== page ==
Dr. Harry McConnell, a Professor of neuropsychiatry at Griffith University’s Menzies Health Institute, says the reason behind a weed-related fainting spell depends on the situation and the individual. Aside from a possible drop in blood pressure, “it could also be seizures that cause blackouts, or the other chemicals mixed with it. After all, Marijuana is not pure, so it might have recreational chemicals mixed with it. People may not be aware of those ingredients.
“Marijuana might [also] cause vasodilation,” Dr. McConnell continues, “where blood vessels dilate, causing the brain to be deprived of oxygen and thus blacking out. Sometimes episodes of vertigo can also cause blackouts.”
Then there is the possible effect of other recreational substances, possible other drug interactions, personal medications, or medical conditions. A study from 2002 noted that while weed’s “cardiovascular effects” are not associated with serious health problems for most young, healthy users, people with cardiovascular disease could be putting their health at risk. This is “because of the consequences of the resulting increased cardiac work, increased catecholamine levels, carboxyhemoglobin, and postural hypotension.”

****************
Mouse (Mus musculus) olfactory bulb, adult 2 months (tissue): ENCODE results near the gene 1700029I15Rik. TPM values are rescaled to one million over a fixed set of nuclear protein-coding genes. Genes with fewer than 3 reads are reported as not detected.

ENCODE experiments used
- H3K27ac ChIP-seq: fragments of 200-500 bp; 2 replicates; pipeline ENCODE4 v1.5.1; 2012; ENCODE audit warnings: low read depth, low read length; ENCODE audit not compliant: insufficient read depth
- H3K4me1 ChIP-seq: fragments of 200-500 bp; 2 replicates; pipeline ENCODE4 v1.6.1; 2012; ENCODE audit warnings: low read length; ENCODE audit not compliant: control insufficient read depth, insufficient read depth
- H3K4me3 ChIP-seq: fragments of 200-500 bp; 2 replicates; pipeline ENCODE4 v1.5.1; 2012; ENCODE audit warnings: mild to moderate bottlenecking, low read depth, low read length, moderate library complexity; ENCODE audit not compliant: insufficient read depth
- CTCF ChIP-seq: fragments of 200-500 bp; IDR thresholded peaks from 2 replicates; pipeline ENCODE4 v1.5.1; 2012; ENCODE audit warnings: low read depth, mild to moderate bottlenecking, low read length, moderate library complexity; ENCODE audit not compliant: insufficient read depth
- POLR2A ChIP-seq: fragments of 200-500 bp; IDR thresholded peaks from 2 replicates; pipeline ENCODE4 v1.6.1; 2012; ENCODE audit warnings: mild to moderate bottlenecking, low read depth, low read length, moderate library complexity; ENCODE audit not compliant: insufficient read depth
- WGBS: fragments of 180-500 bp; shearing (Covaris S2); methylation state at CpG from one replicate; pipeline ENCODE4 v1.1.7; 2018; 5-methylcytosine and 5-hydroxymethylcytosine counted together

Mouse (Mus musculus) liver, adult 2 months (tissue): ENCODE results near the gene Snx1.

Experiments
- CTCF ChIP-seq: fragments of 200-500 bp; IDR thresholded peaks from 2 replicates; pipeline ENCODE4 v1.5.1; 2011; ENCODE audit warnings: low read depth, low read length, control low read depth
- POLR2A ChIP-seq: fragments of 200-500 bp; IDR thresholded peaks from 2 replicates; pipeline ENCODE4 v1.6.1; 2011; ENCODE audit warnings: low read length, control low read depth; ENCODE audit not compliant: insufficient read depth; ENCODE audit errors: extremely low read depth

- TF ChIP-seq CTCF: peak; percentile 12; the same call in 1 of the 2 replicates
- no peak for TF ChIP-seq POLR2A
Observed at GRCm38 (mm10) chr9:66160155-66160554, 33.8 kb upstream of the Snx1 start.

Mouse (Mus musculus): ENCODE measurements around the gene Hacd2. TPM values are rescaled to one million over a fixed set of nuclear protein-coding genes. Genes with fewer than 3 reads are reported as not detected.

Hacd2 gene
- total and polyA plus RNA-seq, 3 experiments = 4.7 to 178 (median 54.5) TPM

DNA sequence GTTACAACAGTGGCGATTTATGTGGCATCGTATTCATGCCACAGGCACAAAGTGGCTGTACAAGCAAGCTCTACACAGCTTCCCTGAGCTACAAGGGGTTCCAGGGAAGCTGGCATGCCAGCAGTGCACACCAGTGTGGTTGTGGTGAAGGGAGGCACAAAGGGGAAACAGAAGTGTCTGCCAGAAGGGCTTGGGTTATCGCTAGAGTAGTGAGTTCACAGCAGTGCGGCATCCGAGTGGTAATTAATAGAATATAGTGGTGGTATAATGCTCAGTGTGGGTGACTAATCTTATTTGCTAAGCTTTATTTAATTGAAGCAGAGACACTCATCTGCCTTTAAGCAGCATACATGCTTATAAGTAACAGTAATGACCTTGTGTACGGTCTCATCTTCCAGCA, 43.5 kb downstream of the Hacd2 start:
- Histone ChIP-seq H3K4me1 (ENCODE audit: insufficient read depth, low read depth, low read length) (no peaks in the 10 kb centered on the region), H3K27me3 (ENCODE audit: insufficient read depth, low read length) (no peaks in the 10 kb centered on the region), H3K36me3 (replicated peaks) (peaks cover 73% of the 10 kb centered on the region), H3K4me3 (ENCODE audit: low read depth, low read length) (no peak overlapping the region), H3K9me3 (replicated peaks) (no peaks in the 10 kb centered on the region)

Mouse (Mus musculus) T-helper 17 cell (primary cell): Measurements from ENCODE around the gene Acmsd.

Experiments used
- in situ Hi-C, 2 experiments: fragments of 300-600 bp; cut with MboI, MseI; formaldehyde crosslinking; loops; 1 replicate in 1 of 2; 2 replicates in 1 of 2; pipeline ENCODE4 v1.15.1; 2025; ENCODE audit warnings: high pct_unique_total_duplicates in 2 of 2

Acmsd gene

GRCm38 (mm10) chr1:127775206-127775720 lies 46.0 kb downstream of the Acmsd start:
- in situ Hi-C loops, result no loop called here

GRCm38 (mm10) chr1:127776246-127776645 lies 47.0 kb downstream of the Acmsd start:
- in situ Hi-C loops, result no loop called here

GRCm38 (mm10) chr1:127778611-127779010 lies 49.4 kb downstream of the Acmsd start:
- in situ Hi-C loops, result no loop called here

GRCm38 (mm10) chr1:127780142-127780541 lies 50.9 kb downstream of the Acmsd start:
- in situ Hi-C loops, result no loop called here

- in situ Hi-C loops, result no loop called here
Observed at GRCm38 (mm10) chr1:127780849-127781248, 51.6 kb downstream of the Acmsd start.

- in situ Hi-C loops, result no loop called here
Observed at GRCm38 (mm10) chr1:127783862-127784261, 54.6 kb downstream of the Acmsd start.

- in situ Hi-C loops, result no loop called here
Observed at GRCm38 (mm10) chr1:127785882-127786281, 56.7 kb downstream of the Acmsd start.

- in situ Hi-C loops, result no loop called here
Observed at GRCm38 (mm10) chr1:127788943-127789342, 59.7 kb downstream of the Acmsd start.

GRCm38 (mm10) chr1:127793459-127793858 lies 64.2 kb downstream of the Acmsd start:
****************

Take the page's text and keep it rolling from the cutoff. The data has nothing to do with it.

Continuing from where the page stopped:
Whatever the reason behind your body’s hatred of the herb, accept that the weed life may not be for you, and get yourself seen to. “[Fainting from marijuana use] is not certainly uncommon,” confirms McConnell. “It’s recognized. But it’s always important to go to a doctor and get evaluated.”
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One toke and I'm out.
College Kids Still Don’t Understand How Drinking Causes Blackouts
“This is a really important distinction.”В
The knowledge gained over four years of blackout drinking becomes a powerful tool as itвЂ™s passed down through the ranks of college students. But a new paper in the journal Psychology of Addictive Behaviors by scientists at the University of Missouri and Brown University highlights two major ways in which word of mouth may be letting students down.